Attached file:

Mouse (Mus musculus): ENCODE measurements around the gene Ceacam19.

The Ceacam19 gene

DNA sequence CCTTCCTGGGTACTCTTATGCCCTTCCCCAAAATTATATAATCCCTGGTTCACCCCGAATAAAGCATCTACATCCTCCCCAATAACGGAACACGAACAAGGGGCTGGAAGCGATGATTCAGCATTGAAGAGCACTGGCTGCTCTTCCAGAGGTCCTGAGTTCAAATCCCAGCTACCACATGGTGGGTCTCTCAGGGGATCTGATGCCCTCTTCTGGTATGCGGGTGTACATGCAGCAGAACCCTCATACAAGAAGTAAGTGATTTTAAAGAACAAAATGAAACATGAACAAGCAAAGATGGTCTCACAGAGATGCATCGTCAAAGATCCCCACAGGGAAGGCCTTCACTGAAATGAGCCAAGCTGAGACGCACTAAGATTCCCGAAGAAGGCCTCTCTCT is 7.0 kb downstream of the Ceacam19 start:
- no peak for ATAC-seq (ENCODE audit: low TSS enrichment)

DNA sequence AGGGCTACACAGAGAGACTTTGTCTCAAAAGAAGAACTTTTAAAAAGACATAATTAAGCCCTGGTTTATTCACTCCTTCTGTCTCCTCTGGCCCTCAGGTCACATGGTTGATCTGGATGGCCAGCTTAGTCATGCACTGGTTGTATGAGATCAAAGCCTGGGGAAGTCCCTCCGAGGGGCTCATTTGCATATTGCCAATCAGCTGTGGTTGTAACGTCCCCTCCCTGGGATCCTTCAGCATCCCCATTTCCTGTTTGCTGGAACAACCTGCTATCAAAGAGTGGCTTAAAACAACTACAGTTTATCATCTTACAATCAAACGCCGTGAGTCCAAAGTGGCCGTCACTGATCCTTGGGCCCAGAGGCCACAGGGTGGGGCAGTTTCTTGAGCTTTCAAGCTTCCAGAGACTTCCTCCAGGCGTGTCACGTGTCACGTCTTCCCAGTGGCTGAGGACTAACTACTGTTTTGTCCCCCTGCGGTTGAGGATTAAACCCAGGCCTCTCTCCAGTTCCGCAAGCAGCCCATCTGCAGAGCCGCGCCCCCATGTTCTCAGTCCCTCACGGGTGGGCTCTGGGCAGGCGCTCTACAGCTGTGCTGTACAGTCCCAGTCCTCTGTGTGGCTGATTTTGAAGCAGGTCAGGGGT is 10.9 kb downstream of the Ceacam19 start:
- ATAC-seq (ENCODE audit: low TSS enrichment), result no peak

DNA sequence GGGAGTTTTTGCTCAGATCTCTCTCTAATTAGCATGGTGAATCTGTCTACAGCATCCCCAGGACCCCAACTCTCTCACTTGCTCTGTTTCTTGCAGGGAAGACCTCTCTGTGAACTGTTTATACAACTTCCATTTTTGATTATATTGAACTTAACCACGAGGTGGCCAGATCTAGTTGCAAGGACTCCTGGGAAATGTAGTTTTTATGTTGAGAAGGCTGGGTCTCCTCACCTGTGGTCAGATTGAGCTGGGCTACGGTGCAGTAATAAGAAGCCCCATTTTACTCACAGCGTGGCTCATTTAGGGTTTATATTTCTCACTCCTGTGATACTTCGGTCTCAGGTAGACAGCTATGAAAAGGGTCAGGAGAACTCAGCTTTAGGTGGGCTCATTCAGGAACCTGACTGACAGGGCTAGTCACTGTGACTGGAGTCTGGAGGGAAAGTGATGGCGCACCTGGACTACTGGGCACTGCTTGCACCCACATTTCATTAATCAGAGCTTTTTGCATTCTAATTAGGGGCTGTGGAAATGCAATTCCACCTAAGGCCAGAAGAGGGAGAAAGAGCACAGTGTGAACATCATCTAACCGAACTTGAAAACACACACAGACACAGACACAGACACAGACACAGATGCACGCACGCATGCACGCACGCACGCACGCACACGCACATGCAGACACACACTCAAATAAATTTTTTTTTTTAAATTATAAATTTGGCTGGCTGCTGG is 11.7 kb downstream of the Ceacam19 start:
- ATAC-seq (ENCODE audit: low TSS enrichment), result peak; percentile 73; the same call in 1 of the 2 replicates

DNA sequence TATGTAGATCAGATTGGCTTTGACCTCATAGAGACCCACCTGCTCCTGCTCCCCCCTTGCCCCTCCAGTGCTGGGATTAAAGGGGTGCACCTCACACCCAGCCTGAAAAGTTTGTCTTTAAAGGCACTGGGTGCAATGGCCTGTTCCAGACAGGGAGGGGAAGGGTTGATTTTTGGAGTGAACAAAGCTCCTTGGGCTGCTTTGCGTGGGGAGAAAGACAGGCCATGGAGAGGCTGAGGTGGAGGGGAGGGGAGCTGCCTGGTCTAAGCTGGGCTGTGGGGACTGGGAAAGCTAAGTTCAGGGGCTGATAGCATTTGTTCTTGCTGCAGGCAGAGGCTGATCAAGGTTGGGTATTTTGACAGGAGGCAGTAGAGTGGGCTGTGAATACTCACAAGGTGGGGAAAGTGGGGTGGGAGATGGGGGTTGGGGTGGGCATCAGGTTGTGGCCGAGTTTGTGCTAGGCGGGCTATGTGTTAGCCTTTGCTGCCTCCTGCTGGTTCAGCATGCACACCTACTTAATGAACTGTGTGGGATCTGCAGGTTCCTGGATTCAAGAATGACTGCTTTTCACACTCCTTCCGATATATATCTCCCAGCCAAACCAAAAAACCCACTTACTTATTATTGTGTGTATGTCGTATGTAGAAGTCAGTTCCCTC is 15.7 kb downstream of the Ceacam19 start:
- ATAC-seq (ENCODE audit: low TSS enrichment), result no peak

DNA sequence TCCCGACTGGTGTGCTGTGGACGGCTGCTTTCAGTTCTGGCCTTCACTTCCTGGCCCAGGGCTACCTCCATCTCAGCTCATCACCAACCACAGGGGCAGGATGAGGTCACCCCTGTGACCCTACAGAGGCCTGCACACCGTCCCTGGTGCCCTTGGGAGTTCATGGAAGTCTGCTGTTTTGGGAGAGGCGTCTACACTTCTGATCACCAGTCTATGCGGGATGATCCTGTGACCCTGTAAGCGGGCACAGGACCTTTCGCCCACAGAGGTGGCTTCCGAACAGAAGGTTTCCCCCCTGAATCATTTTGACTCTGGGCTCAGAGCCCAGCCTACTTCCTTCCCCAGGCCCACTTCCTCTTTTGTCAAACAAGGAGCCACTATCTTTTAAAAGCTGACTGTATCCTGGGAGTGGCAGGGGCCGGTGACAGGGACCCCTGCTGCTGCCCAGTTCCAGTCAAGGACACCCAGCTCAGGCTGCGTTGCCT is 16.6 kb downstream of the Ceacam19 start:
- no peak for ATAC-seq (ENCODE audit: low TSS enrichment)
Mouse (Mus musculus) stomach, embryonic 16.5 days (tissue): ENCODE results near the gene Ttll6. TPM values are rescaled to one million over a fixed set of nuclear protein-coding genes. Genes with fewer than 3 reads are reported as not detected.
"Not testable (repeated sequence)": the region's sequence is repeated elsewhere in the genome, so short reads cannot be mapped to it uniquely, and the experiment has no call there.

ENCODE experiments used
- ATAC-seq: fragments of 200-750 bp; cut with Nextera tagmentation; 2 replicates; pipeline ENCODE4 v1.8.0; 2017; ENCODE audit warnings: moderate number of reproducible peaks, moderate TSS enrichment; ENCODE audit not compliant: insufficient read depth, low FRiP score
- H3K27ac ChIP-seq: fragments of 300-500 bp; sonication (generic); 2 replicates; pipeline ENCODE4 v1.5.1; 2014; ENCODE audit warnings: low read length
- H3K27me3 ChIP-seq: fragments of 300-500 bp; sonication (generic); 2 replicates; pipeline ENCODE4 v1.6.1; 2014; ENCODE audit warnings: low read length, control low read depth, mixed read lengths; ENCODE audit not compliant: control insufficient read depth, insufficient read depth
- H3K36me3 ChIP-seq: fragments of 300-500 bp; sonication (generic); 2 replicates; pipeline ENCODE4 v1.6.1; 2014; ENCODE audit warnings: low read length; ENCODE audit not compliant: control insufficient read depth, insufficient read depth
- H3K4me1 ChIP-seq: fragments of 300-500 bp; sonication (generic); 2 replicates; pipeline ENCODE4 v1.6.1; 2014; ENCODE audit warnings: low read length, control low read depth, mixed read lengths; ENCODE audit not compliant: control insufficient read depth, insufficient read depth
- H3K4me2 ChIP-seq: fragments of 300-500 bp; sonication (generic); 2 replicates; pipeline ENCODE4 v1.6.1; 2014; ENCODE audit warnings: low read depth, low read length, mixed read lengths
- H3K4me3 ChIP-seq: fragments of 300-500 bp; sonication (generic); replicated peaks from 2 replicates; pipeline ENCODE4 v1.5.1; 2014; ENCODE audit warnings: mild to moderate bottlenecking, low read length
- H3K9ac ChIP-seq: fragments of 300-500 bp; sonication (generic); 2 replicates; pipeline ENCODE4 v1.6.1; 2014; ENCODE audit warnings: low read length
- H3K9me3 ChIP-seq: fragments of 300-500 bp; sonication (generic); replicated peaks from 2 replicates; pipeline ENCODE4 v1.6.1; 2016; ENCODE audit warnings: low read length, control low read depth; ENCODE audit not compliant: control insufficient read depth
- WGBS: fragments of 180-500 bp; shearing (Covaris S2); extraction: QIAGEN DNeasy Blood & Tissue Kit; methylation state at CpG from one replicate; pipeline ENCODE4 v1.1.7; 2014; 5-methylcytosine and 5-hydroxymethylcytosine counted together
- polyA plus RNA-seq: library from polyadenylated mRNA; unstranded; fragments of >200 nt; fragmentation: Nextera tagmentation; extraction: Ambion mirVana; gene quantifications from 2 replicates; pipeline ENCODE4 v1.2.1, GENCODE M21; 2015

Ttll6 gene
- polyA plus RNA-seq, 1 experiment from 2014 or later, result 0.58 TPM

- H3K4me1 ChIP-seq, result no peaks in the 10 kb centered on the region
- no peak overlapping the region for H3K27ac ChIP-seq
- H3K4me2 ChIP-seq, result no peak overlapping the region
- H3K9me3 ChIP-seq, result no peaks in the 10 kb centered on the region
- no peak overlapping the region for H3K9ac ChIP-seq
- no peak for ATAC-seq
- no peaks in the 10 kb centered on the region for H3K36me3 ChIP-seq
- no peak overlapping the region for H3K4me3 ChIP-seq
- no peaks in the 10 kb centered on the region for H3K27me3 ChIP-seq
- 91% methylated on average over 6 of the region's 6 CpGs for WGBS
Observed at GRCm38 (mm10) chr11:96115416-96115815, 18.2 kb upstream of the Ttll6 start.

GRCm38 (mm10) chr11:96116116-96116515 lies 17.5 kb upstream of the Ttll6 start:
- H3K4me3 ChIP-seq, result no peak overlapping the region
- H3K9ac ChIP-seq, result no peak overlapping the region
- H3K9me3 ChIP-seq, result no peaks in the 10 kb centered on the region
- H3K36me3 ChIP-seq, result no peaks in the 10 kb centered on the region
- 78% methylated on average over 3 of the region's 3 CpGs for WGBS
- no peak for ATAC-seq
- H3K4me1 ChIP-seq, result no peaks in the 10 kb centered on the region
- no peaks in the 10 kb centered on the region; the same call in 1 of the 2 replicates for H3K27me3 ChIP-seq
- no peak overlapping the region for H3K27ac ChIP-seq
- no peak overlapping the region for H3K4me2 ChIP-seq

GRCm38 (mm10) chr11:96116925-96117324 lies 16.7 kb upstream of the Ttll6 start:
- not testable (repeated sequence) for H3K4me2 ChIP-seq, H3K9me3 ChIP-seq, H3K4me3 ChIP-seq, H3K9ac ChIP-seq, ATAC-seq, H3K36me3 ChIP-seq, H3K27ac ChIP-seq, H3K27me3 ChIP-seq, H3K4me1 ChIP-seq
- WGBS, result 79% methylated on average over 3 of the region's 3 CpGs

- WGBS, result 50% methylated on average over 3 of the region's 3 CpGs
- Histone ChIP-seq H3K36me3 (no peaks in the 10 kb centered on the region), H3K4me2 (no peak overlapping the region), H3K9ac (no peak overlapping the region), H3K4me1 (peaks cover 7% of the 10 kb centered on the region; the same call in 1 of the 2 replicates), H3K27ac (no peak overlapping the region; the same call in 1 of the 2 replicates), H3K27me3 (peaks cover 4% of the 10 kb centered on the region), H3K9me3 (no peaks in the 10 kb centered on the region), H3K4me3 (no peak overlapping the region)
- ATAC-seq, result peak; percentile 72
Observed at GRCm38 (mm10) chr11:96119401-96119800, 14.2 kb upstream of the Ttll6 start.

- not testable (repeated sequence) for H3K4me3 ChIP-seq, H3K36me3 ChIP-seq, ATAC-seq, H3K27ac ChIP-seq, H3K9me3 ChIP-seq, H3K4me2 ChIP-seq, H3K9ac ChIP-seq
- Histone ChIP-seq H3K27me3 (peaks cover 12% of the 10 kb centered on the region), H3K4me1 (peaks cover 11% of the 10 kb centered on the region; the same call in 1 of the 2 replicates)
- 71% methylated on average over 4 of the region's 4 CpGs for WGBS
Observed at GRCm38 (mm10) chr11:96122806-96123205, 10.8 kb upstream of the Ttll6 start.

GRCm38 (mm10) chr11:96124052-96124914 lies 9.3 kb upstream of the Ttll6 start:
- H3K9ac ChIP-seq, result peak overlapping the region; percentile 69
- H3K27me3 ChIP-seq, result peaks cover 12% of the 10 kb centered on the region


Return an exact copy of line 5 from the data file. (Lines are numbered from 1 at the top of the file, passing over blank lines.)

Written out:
DNA sequence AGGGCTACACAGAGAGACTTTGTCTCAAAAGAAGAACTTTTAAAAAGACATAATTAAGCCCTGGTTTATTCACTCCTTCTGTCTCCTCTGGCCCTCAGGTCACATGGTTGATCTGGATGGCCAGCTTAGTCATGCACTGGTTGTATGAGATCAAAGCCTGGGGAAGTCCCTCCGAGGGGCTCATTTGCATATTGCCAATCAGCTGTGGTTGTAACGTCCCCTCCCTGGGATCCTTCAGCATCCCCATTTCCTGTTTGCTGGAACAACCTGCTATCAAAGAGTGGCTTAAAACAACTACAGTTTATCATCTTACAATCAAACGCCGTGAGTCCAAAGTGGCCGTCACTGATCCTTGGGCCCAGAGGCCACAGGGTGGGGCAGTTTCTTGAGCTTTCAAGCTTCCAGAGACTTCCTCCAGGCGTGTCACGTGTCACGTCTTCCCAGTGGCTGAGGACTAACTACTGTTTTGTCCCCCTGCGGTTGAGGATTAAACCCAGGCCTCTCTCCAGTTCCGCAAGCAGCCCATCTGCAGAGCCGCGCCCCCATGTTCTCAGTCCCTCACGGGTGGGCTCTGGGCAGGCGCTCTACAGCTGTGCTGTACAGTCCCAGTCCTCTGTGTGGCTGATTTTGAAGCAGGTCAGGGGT is 10.9 kb downstream of the Ceacam19 start: